Nothing you could possibly have done to that new oulet could cause that outage problem.

You haven't replied back as to if you have gfci outlets or a gfci breaker in the panel box, anywhere in the house. We have to know that. That is a must. If not in the bathroom, the basement at the panel box or elsewhere in the basement, out in a garage, a laundry room. We have to know if you have one or more of these devices in your house.
 
  #17  
Old 11-27-05, 10:23 AM
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Ok Biff,

In your ceiling light you should have only (1) romex coming into it if I am reading your statements correctly. And now by adding the line down to your recept. you added you should have (2) romex into the ceiling light...so that part is fine ( BTW..Not a code issue....not real practicle but again not against code unless at some point you place a dimmer on that light... )

OK...Now....in the recept. you added you have only (1) Romex coming into it so that should not be the problem.

Now...you stated you have NOT been in the actual switch box itself before the problem started...is that statement correct?

I would suggest you do this....Firstly, if you have a non-contact tester you will need to test at the switch for the bathroom fan and see if you have any current at the switch itself......you could have stepped on a wire in the attic or pulled something loose..( who knows at this point )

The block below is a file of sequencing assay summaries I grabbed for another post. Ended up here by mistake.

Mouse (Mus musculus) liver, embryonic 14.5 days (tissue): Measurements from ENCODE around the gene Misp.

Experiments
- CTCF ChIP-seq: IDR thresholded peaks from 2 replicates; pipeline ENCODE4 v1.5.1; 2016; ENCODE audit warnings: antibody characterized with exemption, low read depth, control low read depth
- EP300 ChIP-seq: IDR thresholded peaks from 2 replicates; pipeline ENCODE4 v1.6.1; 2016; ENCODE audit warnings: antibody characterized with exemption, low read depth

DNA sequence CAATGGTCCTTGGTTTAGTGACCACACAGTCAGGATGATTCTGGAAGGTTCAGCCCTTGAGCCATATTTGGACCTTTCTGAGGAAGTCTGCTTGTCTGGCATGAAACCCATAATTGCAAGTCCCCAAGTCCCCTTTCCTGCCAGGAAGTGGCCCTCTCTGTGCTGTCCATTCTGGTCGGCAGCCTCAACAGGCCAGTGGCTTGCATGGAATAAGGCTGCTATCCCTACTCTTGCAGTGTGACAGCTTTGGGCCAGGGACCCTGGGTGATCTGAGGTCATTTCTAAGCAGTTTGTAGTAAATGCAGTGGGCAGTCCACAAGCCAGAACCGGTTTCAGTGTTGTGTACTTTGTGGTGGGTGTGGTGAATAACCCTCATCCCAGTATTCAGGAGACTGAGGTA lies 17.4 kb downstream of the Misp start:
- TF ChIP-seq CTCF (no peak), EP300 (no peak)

But you need to see if you can verify any current at the bathroom location as it could be simple " happen stance " and be a simple issue of a defective switch in the bathroom box.....but that is a place to start.

OK....last question..does your recept and light in the bedroom still work ( you may have posted it but I am short on reading today )....if it is working then I would narrow my search in the bathroom and then TRY to jar your memory to see if you just happen to go in to the bedroom switch box prior....just maybe......think back......

Anyway using a non-contact tester you can check the bathroom and see.....also are you 100% sure your bathroom is on the same circuit as the bedroom......could very easily be on a GFCI somewhere else in the house if built prior to 1999 NEC...where many people used to loop the GFCIs in bathrooms with other GFCI required areas.....just an additional thought.